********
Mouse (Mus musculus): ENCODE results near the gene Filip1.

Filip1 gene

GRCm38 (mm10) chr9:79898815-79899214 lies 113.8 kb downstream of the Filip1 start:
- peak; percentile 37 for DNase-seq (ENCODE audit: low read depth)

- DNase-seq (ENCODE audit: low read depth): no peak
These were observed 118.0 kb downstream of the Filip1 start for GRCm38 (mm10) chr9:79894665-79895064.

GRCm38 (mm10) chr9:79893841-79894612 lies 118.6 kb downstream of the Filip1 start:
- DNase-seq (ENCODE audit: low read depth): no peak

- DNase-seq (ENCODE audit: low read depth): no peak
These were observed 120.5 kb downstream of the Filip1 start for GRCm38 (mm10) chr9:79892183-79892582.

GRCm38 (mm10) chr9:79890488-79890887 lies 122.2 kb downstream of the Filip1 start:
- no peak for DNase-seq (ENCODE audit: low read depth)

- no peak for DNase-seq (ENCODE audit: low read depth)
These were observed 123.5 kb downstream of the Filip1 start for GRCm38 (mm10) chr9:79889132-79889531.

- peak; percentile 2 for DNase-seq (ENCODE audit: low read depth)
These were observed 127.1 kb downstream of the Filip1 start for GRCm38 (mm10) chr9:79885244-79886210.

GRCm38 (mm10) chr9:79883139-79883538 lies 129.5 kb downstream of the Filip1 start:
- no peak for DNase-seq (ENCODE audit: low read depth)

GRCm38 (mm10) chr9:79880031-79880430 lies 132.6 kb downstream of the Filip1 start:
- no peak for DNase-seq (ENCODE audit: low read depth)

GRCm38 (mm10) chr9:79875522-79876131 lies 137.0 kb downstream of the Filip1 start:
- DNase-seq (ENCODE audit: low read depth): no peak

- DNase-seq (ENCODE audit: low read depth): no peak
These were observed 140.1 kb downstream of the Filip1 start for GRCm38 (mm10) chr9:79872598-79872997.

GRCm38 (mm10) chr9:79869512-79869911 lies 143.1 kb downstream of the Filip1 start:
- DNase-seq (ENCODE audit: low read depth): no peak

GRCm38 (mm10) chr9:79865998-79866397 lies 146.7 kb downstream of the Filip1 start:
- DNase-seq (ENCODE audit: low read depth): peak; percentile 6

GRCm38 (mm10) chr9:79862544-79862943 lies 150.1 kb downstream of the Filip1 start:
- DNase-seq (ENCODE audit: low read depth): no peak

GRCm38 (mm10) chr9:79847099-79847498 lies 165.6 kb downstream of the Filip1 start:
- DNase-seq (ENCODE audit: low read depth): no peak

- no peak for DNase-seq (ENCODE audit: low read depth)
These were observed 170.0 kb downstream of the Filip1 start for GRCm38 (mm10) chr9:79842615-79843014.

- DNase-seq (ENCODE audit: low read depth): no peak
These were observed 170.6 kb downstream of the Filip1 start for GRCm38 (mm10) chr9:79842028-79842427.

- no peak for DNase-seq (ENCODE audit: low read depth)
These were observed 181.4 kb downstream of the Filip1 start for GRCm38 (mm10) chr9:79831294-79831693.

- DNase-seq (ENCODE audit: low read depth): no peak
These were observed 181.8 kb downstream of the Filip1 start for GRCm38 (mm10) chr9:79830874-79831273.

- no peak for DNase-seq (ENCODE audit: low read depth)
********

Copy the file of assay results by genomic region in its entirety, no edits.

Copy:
Mouse (Mus musculus): ENCODE results near the gene Filip1.

Filip1 gene

GRCm38 (mm10) chr9:79898815-79899214 lies 113.8 kb downstream of the Filip1 start:
- peak; percentile 37 for DNase-seq (ENCODE audit: low read depth)

- DNase-seq (ENCODE audit: low read depth): no peak
These were observed 118.0 kb downstream of the Filip1 start for GRCm38 (mm10) chr9:79894665-79895064.

GRCm38 (mm10) chr9:79893841-79894612 lies 118.6 kb downstream of the Filip1 start:
- DNase-seq (ENCODE audit: low read depth): no peak

- DNase-seq (ENCODE audit: low read depth): no peak
These were observed 120.5 kb downstream of the Filip1 start for GRCm38 (mm10) chr9:79892183-79892582.

GRCm38 (mm10) chr9:79890488-79890887 lies 122.2 kb downstream of the Filip1 start:
- no peak for DNase-seq (ENCODE audit: low read depth)

- no peak for DNase-seq (ENCODE audit: low read depth)
These were observed 123.5 kb downstream of the Filip1 start for GRCm38 (mm10) chr9:79889132-79889531.

- peak; percentile 2 for DNase-seq (ENCODE audit: low read depth)
These were observed 127.1 kb downstream of the Filip1 start for GRCm38 (mm10) chr9:79885244-79886210.

GRCm38 (mm10) chr9:79883139-79883538 lies 129.5 kb downstream of the Filip1 start:
- no peak for DNase-seq (ENCODE audit: low read depth)

GRCm38 (mm10) chr9:79880031-79880430 lies 132.6 kb downstream of the Filip1 start:
- no peak for DNase-seq (ENCODE audit: low read depth)

GRCm38 (mm10) chr9:79875522-79876131 lies 137.0 kb downstream of the Filip1 start:
- DNase-seq (ENCODE audit: low read depth): no peak

- DNase-seq (ENCODE audit: low read depth): no peak
These were observed 140.1 kb downstream of the Filip1 start for GRCm38 (mm10) chr9:79872598-79872997.

GRCm38 (mm10) chr9:79869512-79869911 lies 143.1 kb downstream of the Filip1 start:
- DNase-seq (ENCODE audit: low read depth): no peak

GRCm38 (mm10) chr9:79865998-79866397 lies 146.7 kb downstream of the Filip1 start:
- DNase-seq (ENCODE audit: low read depth): peak; percentile 6

GRCm38 (mm10) chr9:79862544-79862943 lies 150.1 kb downstream of the Filip1 start:
- DNase-seq (ENCODE audit: low read depth): no peak

GRCm38 (mm10) chr9:79847099-79847498 lies 165.6 kb downstream of the Filip1 start:
- DNase-seq (ENCODE audit: low read depth): no peak

- no peak for DNase-seq (ENCODE audit: low read depth)
These were observed 170.0 kb downstream of the Filip1 start for GRCm38 (mm10) chr9:79842615-79843014.

- DNase-seq (ENCODE audit: low read depth): no peak
These were observed 170.6 kb downstream of the Filip1 start for GRCm38 (mm10) chr9:79842028-79842427.

- no peak for DNase-seq (ENCODE audit: low read depth)
These were observed 181.4 kb downstream of the Filip1 start for GRCm38 (mm10) chr9:79831294-79831693.

- DNase-seq (ENCODE audit: low read depth): no peak
These were observed 181.8 kb downstream of the Filip1 start for GRCm38 (mm10) chr9:79830874-79831273.

- no peak for DNase-seq (ENCODE audit: low read depth)